Have you ever wondered why otherwise good people end up doing bad things? I’m not talking about telling white lies or eating grapes out of the bag in the grocery store. I’m talking about whole nations swept up in a Nazi stupor. I’m talking about Guantánamo Bay, Abu Graib, and drone bombing of wedding parties and hospitals. On home ground, I’m talking about police brutality. And, to a lesser extent, I’m also talking about college kids who mentally and physically abuse their peers in psychological experiments or, more commonly, in hazing rituals. Regardless of the degree, I’m talking about acts of evil.
There is an easy answer that comes to those who have not taken the time to contemplate this issue or to those who would rather not find out what human nature is actually like.
That easy answer boils down to ‘us versus them’. On a national level, “…we’re enlightened, you see. But them Germans, on the other hand… hmmm… I wouldn’t trust’em as far as I could throw them!” If it’s religious or cultural, you just need to turn on the TV to hear what is being said about Muslims these days. If it’s a generational thing, there’s your usual “Kids these days…”. And if you dare point out something evil done by ‘their own’, “…well, that’s just a rotten apple, now ain’t it?” assuming they’d agree that act was evil in the first place.
That last assumption there is quite important to flesh out. Why is it always the enemy’s soldiers who are barbaric whereas ours are heroes? Why is it that the Blitzkrieg leaving over 40,000 British civilians dead was a crime against humanity (which it was) but the Atomic bombings of Hiroshima and Nagasaki that killed over 200,000 Japanese men, women, and children were necessary (which they most certainly were not)? By the same token, why is Nazism so demonized (which it should be) and the swastika an outlawed symbol whereas the hammer and sickle are proudly worn and Communism is perfectly accepted (which it most certainly should not be)? Are the 100 million (!!!!) victims of Communism humans of lesser value than the 6 million Jews and 5 million Gentiles who died in the Holocaust? It’s all evil to an absolutely insane degree although one side’s actions sometimes get a pass, depending on whom you ask.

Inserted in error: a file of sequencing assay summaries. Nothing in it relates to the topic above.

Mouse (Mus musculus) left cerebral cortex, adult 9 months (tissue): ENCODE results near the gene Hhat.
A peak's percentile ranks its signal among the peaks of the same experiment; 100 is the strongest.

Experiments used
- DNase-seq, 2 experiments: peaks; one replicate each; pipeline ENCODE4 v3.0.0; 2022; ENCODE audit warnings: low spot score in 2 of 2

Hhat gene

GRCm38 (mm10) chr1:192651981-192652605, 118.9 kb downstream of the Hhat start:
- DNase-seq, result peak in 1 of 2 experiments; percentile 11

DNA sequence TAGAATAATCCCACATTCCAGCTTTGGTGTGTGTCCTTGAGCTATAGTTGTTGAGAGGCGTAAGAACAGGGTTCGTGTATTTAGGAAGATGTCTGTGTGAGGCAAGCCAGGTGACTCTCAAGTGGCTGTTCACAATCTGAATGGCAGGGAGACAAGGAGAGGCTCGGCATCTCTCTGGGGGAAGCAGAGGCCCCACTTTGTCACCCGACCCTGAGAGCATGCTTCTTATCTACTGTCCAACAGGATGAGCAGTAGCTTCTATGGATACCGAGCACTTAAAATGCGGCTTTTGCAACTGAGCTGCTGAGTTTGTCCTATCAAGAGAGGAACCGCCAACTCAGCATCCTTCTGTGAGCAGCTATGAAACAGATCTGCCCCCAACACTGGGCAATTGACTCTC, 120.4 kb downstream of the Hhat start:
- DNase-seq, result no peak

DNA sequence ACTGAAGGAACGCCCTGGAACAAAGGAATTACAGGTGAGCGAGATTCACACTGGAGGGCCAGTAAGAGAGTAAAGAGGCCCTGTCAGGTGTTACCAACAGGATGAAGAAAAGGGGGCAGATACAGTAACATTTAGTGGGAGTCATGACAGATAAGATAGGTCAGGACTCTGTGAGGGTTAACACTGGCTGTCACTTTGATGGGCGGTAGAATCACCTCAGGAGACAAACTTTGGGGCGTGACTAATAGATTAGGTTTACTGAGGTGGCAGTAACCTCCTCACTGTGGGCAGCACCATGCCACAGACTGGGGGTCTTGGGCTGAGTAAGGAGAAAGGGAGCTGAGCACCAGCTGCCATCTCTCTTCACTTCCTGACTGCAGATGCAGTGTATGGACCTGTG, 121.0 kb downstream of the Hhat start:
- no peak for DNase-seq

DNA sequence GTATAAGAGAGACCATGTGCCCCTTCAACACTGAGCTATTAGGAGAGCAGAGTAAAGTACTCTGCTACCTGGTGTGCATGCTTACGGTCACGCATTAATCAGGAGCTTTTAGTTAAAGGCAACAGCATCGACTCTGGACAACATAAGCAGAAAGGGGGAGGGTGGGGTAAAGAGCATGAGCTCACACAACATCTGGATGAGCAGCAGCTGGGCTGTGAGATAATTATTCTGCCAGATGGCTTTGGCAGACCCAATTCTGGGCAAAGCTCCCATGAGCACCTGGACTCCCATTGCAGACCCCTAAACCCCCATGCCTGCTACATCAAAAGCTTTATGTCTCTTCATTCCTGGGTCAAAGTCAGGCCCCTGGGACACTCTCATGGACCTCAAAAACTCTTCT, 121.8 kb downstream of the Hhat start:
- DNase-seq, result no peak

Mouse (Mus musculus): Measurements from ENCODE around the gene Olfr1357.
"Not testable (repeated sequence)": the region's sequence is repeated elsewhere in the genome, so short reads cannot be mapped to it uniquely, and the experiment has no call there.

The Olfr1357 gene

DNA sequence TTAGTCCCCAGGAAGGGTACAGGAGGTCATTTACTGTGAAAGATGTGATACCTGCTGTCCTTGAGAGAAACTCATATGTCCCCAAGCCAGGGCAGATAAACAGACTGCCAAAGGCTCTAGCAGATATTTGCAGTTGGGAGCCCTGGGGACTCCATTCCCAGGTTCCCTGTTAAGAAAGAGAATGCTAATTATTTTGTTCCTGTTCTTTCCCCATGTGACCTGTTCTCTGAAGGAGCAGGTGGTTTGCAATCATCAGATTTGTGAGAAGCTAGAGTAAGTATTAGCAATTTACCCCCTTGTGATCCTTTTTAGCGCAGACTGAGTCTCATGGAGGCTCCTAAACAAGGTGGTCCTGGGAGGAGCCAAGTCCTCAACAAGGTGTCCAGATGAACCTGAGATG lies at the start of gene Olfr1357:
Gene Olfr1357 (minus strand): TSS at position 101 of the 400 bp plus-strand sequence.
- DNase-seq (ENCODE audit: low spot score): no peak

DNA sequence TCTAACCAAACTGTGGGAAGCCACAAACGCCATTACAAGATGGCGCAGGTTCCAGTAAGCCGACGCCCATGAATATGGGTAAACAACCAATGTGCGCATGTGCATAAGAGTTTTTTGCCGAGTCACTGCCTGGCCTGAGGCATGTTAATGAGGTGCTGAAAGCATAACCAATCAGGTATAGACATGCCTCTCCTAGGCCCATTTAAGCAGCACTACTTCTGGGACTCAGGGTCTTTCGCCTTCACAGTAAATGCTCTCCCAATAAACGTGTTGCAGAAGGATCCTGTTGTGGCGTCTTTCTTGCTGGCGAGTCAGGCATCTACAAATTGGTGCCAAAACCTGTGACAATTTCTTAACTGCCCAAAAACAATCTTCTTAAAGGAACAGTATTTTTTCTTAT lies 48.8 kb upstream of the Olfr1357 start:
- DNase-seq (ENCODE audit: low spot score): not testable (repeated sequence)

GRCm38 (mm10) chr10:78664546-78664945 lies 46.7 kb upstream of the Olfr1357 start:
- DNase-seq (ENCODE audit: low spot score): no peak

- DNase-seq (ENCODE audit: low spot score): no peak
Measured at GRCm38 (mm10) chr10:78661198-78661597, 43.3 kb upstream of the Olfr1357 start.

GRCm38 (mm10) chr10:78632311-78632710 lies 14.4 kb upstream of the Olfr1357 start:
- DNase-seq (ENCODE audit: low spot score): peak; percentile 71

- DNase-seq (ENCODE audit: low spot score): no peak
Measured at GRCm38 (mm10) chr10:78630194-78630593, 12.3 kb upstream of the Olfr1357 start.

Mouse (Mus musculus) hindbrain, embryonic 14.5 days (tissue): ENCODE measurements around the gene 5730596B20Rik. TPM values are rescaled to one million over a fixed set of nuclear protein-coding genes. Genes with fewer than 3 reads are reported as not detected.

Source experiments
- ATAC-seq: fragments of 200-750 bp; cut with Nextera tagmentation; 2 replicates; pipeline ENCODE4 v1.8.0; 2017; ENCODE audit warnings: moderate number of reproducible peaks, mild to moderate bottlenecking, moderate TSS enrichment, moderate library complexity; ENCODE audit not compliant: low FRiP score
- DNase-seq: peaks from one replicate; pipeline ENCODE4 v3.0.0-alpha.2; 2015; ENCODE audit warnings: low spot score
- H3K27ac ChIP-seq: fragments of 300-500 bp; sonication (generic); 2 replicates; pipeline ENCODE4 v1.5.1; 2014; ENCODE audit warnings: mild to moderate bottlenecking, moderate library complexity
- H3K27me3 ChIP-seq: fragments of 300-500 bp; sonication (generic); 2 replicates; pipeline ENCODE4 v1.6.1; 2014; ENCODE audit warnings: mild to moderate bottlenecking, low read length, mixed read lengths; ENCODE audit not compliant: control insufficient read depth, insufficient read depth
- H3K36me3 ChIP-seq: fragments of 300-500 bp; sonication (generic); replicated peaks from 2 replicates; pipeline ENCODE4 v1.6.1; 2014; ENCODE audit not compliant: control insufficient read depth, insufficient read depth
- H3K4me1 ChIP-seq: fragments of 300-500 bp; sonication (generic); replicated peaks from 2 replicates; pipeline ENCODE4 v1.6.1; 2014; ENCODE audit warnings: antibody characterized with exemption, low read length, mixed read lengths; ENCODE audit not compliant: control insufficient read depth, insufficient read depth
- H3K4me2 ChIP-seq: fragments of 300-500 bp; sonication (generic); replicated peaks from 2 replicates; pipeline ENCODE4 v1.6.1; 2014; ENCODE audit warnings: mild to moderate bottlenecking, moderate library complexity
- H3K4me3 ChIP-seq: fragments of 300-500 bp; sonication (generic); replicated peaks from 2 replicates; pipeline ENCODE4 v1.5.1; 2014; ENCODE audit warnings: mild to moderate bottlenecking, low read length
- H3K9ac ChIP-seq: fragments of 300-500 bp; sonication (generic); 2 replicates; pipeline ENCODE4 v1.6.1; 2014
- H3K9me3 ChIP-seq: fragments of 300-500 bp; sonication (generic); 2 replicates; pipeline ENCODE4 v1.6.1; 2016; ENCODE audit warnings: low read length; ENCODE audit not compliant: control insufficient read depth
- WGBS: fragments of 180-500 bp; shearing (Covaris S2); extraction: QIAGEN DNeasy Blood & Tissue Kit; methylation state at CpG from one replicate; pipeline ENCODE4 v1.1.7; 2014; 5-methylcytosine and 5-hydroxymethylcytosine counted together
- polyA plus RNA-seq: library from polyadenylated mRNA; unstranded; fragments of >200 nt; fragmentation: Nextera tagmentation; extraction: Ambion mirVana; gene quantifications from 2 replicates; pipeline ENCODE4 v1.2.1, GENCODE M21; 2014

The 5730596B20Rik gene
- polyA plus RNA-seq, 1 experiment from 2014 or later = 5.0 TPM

But assuming we can agree on the evil nature of the action, why are ‘their’ actions quintessential to their evil nature, whereas ‘our’ actions are an anomaly, not representative of our good-hearted selves? Maybe ‘us versus them’ is not the right answer after all.